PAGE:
Recently I got a question from a friend about career choices and entrepreneurship. She asked:
“I am curious to know what are some ways for one to fund themselves once they’ve decided to commit to their entrepreneur business full time. Do you suggest someone to work full-time/part-time for living income and grow their business on the side?
I am thinking about that now I am in the process of looking for jobs, maybe I should have a job with the skills I currently have, put food on the table, and work on my own business at the same time. Or is it a better idea to choose a more challenging position to grow, gain experiences, and then pick up my business idea later?
How did you feel back then when you made the decision to become a full-time entrepreneur? How do you feel now? Was it a difficult decision?”
Officially one month left to go before we leave Canada to travel around the world for two years. In the midst of the hectic preparation, I am also getting emotional.
Today I am not going to write, but going to share something with you. Here is a blog that Innovation Works once posted, featuring me and my Success Buddies. I am sharing it here on my platform today to show how much I value this small but strong mastermind group and our friendships.
Person A is trying to cut a tree with a dull saw for hours.
Person B passes by and asks: “Why don’t you sharpen your saw first?”
Person A replied: “I can’t do that. I don’t have time.”
You might laugh at Person A but I’m sure we’ve all done something like that in past. Most recently, for example, I myself was cutting a tree with a dull saw for a long time until I finally decided to sharpen it and reaped great results.
For this week, I was preparing for the biggest event since my company Beyond was established (Launching next week! Fingers crossed!) — a 20 people focus group. It turned out quite differently than what I planned and I was once again taught how to expect the unexpected.
I got in touch with a university organization who arranges student volunteers to help out local nonprofits and social enterprises for 3 hours on anything they need help with. I was supposed to have 20 student volunteers to participate in my focus group to evaluate my product. I confirmed with the organizer twice, once a week before and once again in the same week. Then I planned everything from my end accordingly, excitedly anticipating a fun session with one of my target markets.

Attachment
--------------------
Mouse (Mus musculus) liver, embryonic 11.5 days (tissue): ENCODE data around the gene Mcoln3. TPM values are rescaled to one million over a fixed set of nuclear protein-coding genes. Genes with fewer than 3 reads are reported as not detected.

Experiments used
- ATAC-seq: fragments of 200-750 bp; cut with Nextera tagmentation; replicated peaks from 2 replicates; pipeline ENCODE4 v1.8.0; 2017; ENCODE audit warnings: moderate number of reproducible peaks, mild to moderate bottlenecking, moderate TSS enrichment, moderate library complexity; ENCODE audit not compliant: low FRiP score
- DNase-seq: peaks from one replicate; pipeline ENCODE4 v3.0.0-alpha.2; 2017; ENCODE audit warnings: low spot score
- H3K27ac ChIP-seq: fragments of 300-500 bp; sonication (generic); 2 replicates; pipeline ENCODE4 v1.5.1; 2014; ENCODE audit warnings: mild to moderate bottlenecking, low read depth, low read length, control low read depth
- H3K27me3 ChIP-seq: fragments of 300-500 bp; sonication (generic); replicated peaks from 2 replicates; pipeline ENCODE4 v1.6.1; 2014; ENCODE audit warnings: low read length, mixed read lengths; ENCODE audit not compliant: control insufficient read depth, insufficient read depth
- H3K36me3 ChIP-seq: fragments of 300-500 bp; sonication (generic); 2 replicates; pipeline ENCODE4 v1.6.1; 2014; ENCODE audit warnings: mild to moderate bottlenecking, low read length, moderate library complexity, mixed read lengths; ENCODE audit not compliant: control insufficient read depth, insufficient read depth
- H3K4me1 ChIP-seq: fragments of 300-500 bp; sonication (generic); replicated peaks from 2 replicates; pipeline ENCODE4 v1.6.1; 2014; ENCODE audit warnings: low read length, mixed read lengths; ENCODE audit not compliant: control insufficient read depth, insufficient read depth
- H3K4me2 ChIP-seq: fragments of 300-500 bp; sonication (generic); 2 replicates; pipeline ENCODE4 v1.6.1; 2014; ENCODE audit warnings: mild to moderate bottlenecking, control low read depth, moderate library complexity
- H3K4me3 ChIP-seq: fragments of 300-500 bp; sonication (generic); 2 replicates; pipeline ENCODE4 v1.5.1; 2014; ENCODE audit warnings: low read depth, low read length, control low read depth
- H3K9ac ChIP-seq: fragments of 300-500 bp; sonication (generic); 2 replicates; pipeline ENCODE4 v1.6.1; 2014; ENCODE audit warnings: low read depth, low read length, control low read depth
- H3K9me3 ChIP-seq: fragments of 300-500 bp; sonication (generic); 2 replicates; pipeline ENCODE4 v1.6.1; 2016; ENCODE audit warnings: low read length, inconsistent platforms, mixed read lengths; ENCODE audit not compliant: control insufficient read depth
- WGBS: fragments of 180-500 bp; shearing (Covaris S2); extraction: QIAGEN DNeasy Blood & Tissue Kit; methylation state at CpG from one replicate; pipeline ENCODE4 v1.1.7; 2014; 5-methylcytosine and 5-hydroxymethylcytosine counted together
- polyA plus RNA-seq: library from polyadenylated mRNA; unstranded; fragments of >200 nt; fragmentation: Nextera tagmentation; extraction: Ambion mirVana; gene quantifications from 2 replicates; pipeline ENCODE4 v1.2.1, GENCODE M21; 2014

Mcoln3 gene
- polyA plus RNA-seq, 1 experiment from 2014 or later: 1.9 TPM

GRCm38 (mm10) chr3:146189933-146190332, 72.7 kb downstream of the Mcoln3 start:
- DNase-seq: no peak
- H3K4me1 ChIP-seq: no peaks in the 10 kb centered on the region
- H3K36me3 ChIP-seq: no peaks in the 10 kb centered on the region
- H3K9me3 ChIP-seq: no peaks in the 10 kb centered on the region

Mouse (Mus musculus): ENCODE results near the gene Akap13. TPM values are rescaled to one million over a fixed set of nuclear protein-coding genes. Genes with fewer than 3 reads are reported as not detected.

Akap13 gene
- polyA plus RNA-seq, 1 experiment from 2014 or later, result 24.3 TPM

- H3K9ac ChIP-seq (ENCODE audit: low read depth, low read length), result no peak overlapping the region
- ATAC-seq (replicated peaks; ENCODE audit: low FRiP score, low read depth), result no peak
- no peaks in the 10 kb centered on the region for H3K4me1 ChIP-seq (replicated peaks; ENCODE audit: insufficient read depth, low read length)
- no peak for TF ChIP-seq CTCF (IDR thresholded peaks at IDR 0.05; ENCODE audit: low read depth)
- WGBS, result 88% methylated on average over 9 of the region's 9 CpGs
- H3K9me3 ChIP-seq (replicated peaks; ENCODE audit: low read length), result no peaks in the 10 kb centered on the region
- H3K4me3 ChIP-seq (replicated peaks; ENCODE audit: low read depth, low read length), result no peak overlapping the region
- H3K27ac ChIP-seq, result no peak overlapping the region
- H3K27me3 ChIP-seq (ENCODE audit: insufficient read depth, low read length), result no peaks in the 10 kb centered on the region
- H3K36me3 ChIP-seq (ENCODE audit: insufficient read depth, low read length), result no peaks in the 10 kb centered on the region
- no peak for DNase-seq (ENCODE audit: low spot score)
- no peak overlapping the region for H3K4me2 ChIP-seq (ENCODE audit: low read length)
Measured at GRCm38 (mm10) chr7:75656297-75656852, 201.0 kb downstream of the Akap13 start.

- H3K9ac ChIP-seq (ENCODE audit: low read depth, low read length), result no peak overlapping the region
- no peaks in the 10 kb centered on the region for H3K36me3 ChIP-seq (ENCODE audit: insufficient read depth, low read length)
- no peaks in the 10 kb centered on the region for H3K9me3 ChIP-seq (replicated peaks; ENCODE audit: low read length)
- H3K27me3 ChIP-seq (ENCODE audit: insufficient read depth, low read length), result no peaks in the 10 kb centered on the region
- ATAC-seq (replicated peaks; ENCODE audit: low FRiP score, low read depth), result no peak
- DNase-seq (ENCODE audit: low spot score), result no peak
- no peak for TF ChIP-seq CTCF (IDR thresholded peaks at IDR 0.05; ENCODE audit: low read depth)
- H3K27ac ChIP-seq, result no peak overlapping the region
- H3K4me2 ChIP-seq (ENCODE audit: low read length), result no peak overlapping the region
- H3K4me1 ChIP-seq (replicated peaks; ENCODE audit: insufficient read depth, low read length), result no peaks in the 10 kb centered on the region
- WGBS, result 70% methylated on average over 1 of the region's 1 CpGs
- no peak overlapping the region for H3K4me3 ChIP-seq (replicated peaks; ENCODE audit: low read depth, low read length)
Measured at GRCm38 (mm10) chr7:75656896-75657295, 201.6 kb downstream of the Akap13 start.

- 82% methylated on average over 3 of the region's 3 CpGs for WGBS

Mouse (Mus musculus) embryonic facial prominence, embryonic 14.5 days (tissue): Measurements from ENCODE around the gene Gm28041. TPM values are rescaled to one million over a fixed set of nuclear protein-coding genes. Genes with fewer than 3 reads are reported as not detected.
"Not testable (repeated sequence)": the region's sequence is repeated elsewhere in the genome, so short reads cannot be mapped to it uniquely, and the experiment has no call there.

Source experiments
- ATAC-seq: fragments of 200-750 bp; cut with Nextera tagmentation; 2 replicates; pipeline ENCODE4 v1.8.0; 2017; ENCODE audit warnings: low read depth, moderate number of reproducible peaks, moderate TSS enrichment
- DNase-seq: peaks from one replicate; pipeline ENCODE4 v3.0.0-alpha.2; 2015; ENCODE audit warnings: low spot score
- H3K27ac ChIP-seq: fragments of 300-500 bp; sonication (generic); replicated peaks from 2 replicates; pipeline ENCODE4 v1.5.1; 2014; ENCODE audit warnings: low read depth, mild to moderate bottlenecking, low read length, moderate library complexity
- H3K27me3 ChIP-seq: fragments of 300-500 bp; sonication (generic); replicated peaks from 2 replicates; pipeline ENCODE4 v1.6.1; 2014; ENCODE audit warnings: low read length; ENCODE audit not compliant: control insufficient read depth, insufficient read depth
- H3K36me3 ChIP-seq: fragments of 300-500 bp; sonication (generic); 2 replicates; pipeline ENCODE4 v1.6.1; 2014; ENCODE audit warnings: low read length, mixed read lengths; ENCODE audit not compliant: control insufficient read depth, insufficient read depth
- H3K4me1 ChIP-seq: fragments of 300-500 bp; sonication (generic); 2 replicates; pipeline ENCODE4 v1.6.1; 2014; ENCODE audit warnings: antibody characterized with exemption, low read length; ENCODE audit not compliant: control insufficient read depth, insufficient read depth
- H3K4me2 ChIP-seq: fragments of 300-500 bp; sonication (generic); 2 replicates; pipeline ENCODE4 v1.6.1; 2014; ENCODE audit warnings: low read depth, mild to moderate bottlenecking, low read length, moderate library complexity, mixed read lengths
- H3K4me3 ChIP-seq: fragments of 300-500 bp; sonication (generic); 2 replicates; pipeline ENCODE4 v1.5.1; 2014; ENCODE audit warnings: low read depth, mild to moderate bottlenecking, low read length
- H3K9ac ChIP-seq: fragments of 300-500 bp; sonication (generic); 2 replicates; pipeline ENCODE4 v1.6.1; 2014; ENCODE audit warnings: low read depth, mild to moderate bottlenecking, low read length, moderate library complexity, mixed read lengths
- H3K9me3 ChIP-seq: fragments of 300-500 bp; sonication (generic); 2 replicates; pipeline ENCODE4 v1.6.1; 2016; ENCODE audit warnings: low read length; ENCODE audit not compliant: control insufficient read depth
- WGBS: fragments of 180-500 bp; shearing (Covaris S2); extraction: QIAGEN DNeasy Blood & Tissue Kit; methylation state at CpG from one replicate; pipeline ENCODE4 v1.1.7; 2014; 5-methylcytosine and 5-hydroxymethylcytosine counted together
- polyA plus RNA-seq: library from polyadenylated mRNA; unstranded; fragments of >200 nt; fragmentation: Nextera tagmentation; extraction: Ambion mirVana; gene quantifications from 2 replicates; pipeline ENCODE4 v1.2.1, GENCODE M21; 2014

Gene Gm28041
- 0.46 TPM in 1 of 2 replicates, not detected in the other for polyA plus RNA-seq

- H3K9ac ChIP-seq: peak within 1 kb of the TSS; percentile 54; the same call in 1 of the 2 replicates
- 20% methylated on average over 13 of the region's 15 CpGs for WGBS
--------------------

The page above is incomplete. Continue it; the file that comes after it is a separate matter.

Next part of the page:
… Continued from Part 1
I noticed that while I am trying my best to be a real Canadian and fit into the mainstream culture, I, at the same time, am slowly losing my own cultural identity as a Chinese.
I do not speak Mandarin anymore with anyone apart from my parents, and we only talk about 2-3 times a week. I am forgetting many words and expressions in Chinese and oftentimes have to use the translator, only this time to translate from English to Chinese… It is also very hard for me to write in Chinese now, the beautiful characters developed from thousands of years ago.
(Photo by Light L on Unsplash)
Recently, I started watching a new Chinese singing competition TV show. I enjoyed the songs in beautiful Chinese lyrics and loved the melodies. Judges were very knowledgeable and well read, and were commenting with all kinds of poems and proverbs. Contestants even made videos to showcase their hometowns. While watching this, without any warning, something hit my heart and I started to cry.
I knew what it was. It was a feeling that I don’t often feel but every time when I do feel it, it always hits me hard – It was the feeling of being homesick.
It reminded me of the beautiful culture that I was born into and grew up with. I suddenly envied those people I saw on the stage who were immersed in the culture and were sharing it with the whole world. Strangely, I also felt a subtle sense of guilt and shame.